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There’s an effort underway by North Dakota counties and cities to no longer publish a register of taxpayer bills in their official local newspapers.

Instead, they want to put them on their government websites, provided the county or city has a website.

It’s meant as a cost-savings measure, they argue. Statewide lobbying groups for counties and cities support a bill debated recently in the House Political Subdivisions Committee that would allow them to forgo publishing such payments in print. It’s House Bill 1229.

Newspapers across North Dakota, as you might expect, don’t like this idea. Yes, newspapers receive some revenue for publishing this information. But the state’s newspapers also believe it’s an important public service for three main reasons:

• First, readers can learn a lot about their local governments by serendipitously perusing the checks local governments cut each month.

What did it cost to buy a new police car or send the sheriff to training?

What expenses did the commissioner incur while traveling to testify in Bismarck?

What did it cost to put up the new traffic light along Main Street?

Few people might take the time to seek out this information on a city or county website, but they could very well notice it while scanning a newspaper or its website.

• Secondly, having those check registers housed in a third-party location helps prevent fraud. If an elected official or a city or county employee wants to hide something from public purview, it would be much easier to tamper with those records under government control than in a newspaper or its non-government-run website.

• Thirdly, even in today’s fast-paced technological world, some North Dakotans still don’t routinely use a computer or may not even have one. Forcing all North Dakota taxpayers to go online to find what they’re seeking doesn’t equitably serve all citizens of the state.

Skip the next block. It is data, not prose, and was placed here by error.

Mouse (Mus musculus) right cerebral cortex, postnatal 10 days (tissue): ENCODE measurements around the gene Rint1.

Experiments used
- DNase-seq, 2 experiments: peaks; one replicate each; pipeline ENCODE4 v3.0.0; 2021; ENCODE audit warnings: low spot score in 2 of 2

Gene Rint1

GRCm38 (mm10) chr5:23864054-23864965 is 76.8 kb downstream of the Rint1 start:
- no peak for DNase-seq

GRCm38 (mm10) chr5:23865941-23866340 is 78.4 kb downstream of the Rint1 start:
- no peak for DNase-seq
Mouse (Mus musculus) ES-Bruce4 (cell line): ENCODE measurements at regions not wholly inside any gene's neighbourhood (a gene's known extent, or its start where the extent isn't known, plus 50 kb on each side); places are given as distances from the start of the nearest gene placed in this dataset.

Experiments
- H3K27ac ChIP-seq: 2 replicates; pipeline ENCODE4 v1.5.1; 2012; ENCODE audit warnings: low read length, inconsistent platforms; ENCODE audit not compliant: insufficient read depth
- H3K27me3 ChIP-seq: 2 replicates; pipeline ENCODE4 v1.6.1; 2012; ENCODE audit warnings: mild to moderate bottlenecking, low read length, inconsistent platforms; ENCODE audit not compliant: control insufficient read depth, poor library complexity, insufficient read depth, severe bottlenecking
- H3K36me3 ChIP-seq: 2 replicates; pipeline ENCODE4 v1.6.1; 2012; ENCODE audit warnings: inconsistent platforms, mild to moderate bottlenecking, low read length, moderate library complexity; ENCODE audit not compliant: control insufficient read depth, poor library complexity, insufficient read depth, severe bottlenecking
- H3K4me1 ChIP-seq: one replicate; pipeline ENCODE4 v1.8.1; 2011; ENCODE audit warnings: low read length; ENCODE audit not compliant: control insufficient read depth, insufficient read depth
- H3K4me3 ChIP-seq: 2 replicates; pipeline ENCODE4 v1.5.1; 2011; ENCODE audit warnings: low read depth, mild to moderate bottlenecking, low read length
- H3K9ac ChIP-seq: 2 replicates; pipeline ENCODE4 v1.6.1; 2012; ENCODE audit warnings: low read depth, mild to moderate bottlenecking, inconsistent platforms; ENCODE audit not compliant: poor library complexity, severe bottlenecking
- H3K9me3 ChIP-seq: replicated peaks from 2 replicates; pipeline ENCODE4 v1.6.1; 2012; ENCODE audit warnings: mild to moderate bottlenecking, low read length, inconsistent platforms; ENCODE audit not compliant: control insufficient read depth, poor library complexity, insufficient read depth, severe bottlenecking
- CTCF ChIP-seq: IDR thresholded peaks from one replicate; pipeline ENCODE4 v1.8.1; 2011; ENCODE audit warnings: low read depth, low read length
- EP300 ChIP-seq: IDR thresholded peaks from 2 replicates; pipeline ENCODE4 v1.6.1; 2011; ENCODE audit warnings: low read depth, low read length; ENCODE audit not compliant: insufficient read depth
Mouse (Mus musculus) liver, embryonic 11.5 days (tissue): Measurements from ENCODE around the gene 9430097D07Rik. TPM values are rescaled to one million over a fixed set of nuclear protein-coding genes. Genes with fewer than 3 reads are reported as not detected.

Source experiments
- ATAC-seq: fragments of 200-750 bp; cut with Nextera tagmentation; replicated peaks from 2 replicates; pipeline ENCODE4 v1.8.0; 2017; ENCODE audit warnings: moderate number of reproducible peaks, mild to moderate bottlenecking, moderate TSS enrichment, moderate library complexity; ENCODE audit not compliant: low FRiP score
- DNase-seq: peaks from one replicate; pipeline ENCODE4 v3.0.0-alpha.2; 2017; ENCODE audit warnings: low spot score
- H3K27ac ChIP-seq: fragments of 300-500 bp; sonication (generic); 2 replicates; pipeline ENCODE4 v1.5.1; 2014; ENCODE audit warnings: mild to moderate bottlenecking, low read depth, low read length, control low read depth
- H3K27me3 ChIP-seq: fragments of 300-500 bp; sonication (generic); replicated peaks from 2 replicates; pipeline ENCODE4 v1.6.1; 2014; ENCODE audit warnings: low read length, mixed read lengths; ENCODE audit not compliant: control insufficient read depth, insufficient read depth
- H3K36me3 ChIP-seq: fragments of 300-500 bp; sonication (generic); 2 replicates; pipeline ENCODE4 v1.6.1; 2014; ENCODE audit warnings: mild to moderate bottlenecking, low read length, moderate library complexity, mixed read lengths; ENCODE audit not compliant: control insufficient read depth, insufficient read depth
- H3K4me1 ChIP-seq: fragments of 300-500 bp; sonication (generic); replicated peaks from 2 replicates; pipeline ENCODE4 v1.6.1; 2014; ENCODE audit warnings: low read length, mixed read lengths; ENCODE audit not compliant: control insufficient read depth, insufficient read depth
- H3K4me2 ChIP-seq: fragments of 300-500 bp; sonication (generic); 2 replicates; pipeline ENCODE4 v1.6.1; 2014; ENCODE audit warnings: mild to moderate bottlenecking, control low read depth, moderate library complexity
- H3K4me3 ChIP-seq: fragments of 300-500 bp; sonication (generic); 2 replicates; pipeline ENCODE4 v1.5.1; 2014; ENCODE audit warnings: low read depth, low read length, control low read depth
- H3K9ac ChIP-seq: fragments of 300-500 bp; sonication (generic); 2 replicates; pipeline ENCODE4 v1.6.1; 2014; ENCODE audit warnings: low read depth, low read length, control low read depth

North Dakotans deserve to know how their tax money is being spent. And North Dakota voters have repeatedly and unequivocally chosen at the ballot box to support publishing such information in their newspapers of record.

State law requires each North Dakota city to vote every four years on whether the minutes and bills of the city governing board should be published in the city’s official newspaper.

In 2016, the collective vote in 252 cities was 73,583 in favor of publication and 13,432 against. That’s 85 percent in favor and 15 percent opposed. In Fargo, the “yes” vote was 80 percent; in Minot 91 percent; in Bismarck 82 percent; in West Fargo 83 percent; in Jamestown 87 percent, just to name a few.

State law also requires each North Dakota school district to vote every two years on whether the school board minutes and bills should be published in the district’s official newspaper.

Results from recent elections showed a collective vote in 132 of the 178 school districts was 62,499 in favor of publication and 12,422 opposed. That’s 83 percent in favor and 17 percent opposed. In Fargo, the “yes” vote was 80 percent; in Minot 89 percent; in Bismarck 84 percent; in West Fargo 83 percent; in Jamestown 87 percent.

There’s really no question that North Dakota taxpayers want to find records of the bills they are paying in their local newspapers, not on a government website that most will never even think to peruse. We urge lawmakers to maintain total transparency and say no to House Bill 1229.

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This editorial was written by The Forum of Fargo-Moorhead.

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